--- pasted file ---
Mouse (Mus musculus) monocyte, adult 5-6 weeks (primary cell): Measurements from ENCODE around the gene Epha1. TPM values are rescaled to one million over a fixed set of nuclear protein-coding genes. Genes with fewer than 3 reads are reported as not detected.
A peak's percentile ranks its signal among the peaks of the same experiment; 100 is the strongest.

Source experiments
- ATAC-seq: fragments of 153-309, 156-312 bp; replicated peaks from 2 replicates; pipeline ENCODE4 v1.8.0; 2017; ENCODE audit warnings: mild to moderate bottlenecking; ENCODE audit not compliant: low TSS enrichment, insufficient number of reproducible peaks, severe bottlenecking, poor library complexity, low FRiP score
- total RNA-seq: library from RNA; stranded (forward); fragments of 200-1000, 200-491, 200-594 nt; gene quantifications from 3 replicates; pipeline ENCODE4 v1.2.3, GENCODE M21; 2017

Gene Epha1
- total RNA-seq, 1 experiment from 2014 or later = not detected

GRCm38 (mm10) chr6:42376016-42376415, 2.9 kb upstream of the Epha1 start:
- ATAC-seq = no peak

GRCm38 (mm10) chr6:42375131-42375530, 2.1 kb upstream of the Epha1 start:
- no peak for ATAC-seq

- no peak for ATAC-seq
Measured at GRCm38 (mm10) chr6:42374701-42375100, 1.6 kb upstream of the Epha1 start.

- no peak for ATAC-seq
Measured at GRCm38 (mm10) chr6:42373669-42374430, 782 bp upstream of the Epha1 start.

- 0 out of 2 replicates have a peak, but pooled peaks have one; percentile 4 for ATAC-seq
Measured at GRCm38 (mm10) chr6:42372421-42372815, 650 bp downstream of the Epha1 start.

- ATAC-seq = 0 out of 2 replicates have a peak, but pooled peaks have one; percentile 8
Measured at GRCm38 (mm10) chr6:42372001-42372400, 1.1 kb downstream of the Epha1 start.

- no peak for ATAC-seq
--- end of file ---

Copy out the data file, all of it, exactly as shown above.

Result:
Mouse (Mus musculus) monocyte, adult 5-6 weeks (primary cell): Measurements from ENCODE around the gene Epha1. TPM values are rescaled to one million over a fixed set of nuclear protein-coding genes. Genes with fewer than 3 reads are reported as not detected.
A peak's percentile ranks its signal among the peaks of the same experiment; 100 is the strongest.

Source experiments
- ATAC-seq: fragments of 153-309, 156-312 bp; replicated peaks from 2 replicates; pipeline ENCODE4 v1.8.0; 2017; ENCODE audit warnings: mild to moderate bottlenecking; ENCODE audit not compliant: low TSS enrichment, insufficient number of reproducible peaks, severe bottlenecking, poor library complexity, low FRiP score
- total RNA-seq: library from RNA; stranded (forward); fragments of 200-1000, 200-491, 200-594 nt; gene quantifications from 3 replicates; pipeline ENCODE4 v1.2.3, GENCODE M21; 2017

Gene Epha1
- total RNA-seq, 1 experiment from 2014 or later = not detected

GRCm38 (mm10) chr6:42376016-42376415, 2.9 kb upstream of the Epha1 start:
- ATAC-seq = no peak

GRCm38 (mm10) chr6:42375131-42375530, 2.1 kb upstream of the Epha1 start:
- no peak for ATAC-seq

- no peak for ATAC-seq
Measured at GRCm38 (mm10) chr6:42374701-42375100, 1.6 kb upstream of the Epha1 start.

- no peak for ATAC-seq
Measured at GRCm38 (mm10) chr6:42373669-42374430, 782 bp upstream of the Epha1 start.

- 0 out of 2 replicates have a peak, but pooled peaks have one; percentile 4 for ATAC-seq
Measured at GRCm38 (mm10) chr6:42372421-42372815, 650 bp downstream of the Epha1 start.

- ATAC-seq = 0 out of 2 replicates have a peak, but pooled peaks have one; percentile 8
Measured at GRCm38 (mm10) chr6:42372001-42372400, 1.1 kb downstream of the Epha1 start.

- no peak for ATAC-seq